Organising a musical or a play? Make sure you have your event sound design down pat before you sell your event tickets.

The Importance of Sound Design in Live Events

Acrobatic shows, theatrical productions, dance concerts, pageants, product launches, or any other event — yes, even a grand outdoor wedding — will never attain their maximum potential impact without sound. The application of music and sound effects gives events extra vitality and dynamism.

Can you imagine aerial throws, spins, tumbles, and flips happening unaccompanied by sound? Yes, they should still be visually exciting. Still, they are unlikely to be as striking as when they are accompanied by drum rolls, rumbles or the symphony of a full orchestra. They are probably not as magnificent as when the percussion of instruments seems to reverberate through your entire being and when the tempo feels like it has taken over the sound of your own heart beating.

In the vein of the popular saying “manners maketh man,” it’s the confluence of visuals and sounds that maketh any event. Take sound away, and a visual experience cannot be complete.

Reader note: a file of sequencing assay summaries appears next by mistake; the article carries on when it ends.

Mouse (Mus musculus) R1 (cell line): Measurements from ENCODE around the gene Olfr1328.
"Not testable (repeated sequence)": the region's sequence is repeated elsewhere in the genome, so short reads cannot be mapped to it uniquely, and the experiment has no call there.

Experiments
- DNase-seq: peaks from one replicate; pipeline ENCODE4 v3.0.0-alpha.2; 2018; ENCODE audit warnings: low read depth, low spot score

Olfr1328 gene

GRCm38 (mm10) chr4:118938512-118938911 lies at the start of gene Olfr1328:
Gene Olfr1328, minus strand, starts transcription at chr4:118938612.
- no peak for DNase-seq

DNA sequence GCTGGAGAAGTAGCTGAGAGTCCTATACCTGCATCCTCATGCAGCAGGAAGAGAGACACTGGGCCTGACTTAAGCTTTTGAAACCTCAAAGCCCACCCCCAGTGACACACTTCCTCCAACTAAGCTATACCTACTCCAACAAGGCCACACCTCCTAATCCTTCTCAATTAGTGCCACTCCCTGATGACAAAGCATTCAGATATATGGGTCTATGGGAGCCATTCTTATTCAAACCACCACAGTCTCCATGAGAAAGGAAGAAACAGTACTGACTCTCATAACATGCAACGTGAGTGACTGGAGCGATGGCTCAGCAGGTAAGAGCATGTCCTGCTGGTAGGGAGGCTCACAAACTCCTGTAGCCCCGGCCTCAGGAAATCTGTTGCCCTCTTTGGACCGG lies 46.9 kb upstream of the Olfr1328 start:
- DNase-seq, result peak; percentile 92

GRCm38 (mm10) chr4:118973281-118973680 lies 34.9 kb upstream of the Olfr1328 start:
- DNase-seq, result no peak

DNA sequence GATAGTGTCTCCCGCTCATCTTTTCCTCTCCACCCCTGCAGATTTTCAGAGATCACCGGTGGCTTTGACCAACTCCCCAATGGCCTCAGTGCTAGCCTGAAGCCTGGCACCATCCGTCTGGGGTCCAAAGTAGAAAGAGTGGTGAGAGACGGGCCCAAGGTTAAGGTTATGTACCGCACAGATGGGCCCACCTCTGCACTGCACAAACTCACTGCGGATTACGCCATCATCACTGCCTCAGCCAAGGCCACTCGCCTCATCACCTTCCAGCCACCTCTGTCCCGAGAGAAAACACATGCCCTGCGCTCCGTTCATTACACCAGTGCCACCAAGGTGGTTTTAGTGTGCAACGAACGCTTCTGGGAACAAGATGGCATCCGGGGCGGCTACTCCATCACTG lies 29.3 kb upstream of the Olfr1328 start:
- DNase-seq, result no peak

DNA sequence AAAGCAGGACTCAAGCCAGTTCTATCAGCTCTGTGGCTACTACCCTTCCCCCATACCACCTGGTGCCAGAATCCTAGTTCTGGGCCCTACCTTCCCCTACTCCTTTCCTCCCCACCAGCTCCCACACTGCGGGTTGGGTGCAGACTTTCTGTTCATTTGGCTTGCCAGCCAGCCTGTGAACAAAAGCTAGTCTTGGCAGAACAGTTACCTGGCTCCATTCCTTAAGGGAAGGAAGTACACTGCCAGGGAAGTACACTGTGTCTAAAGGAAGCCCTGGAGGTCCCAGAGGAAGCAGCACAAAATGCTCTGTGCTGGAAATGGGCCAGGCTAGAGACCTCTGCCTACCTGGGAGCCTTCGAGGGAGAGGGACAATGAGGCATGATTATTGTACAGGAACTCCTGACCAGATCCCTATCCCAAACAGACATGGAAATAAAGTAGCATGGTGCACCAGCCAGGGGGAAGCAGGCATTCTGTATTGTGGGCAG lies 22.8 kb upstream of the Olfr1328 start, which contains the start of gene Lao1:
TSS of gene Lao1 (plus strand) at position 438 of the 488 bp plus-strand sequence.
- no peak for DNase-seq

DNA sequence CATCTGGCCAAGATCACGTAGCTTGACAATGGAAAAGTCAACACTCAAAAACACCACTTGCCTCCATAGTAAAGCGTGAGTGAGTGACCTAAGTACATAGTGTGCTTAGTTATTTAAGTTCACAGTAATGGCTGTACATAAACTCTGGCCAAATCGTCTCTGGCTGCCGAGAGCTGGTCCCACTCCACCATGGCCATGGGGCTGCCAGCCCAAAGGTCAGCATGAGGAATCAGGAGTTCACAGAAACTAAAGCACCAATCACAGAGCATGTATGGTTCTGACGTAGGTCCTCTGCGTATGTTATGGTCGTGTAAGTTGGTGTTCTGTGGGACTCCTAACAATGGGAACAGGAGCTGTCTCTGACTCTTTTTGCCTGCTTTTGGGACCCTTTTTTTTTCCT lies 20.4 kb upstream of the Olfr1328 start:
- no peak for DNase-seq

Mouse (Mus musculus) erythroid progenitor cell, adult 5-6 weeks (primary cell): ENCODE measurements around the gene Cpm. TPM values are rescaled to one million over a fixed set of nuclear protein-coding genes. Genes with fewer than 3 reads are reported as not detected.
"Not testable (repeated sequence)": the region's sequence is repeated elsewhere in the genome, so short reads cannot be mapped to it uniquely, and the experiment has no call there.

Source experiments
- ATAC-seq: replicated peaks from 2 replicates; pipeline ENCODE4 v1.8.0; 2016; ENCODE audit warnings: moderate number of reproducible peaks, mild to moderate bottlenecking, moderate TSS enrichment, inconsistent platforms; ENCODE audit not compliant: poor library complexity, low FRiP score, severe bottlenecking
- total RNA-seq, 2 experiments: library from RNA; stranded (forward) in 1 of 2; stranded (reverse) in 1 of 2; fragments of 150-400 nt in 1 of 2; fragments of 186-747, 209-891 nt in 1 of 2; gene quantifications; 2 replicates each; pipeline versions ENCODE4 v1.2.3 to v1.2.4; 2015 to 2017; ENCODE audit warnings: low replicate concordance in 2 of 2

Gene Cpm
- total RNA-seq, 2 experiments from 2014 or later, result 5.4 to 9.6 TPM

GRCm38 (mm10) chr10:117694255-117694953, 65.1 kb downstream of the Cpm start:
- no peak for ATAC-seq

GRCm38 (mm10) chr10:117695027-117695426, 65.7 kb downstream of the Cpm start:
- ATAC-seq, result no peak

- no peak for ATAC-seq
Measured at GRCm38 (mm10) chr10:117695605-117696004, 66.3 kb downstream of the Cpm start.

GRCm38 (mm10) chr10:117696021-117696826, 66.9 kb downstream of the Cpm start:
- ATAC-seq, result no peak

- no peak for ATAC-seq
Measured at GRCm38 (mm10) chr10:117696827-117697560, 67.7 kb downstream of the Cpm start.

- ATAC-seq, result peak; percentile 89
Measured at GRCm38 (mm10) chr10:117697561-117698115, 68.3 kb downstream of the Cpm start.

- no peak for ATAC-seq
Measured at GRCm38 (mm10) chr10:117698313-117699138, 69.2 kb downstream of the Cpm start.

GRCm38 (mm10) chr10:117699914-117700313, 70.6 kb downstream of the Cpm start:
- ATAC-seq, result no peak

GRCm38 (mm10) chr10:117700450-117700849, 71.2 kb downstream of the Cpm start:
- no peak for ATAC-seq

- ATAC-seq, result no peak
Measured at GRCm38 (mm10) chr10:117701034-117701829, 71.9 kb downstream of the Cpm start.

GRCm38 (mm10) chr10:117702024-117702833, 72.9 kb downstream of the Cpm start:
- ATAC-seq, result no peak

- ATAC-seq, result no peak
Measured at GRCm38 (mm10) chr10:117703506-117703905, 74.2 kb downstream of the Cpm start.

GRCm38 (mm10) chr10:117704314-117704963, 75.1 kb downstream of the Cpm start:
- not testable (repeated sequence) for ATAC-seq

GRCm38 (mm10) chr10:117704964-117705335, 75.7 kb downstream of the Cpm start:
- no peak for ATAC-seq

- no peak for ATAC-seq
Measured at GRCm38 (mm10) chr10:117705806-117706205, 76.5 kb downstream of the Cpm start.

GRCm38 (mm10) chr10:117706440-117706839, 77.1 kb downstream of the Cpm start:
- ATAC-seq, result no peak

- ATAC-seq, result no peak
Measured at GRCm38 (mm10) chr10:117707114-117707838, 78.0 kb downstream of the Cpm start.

Performances just seem fuller, more dynamic and extra compelling when accompanied by sound. In fact, sound is so essential that even the so-called silent movies of yore were not really silent; they had musical accompaniment, sometimes even a full orchestra.

Sound is that important and is as relevant in live events as it is in film and other visual media. They give what you’re watching context and can make what’s happening on stage seem real and, thus, more convincing. They set and reinforce the mood to ensure a production can elicit the desired emotion (e.g., awe, fear, excitement, and joy) from its audience.

The New Year Fireworks Display: An Example

Think of the yearly new year’s fireworks show at the Burj Khalifa. This event managed by the best production house in Dubai, is typically a light, water, and fireworks extravaganza, with images projected on the building’s facade, light beams shooting from the sides, fireworks going off on the building’s periphery, and geysers of water erupting from the Dubai Fountain underneath.